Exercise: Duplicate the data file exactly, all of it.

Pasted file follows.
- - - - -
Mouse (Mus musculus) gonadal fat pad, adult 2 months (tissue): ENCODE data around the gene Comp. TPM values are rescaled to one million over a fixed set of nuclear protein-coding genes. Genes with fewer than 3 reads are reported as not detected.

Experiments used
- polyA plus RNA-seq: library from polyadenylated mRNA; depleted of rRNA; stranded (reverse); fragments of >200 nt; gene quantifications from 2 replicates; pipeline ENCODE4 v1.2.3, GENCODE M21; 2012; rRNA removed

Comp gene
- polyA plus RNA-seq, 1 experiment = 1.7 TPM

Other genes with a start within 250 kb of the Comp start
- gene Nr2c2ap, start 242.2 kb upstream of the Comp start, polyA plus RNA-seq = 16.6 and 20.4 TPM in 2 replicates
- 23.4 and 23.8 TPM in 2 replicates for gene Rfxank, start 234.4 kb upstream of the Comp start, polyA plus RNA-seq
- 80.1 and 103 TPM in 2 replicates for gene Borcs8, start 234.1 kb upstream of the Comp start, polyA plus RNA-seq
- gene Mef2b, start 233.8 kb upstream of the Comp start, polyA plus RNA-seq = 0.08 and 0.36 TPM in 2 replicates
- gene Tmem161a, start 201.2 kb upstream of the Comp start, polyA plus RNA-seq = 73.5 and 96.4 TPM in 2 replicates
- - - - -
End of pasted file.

Mouse (Mus musculus) gonadal fat pad, adult 2 months (tissue): ENCODE data around the gene Comp. TPM values are rescaled to one million over a fixed set of nuclear protein-coding genes. Genes with fewer than 3 reads are reported as not detected.

Experiments used
- polyA plus RNA-seq: library from polyadenylated mRNA; depleted of rRNA; stranded (reverse); fragments of >200 nt; gene quantifications from 2 replicates; pipeline ENCODE4 v1.2.3, GENCODE M21; 2012; rRNA removed

Comp gene
- polyA plus RNA-seq, 1 experiment = 1.7 TPM

Other genes with a start within 250 kb of the Comp start
- gene Nr2c2ap, start 242.2 kb upstream of the Comp start, polyA plus RNA-seq = 16.6 and 20.4 TPM in 2 replicates
- 23.4 and 23.8 TPM in 2 replicates for gene Rfxank, start 234.4 kb upstream of the Comp start, polyA plus RNA-seq
- 80.1 and 103 TPM in 2 replicates for gene Borcs8, start 234.1 kb upstream of the Comp start, polyA plus RNA-seq
- gene Mef2b, start 233.8 kb upstream of the Comp start, polyA plus RNA-seq = 0.08 and 0.36 TPM in 2 replicates
- gene Tmem161a, start 201.2 kb upstream of the Comp start, polyA plus RNA-seq = 73.5 and 96.4 TPM in 2 replicates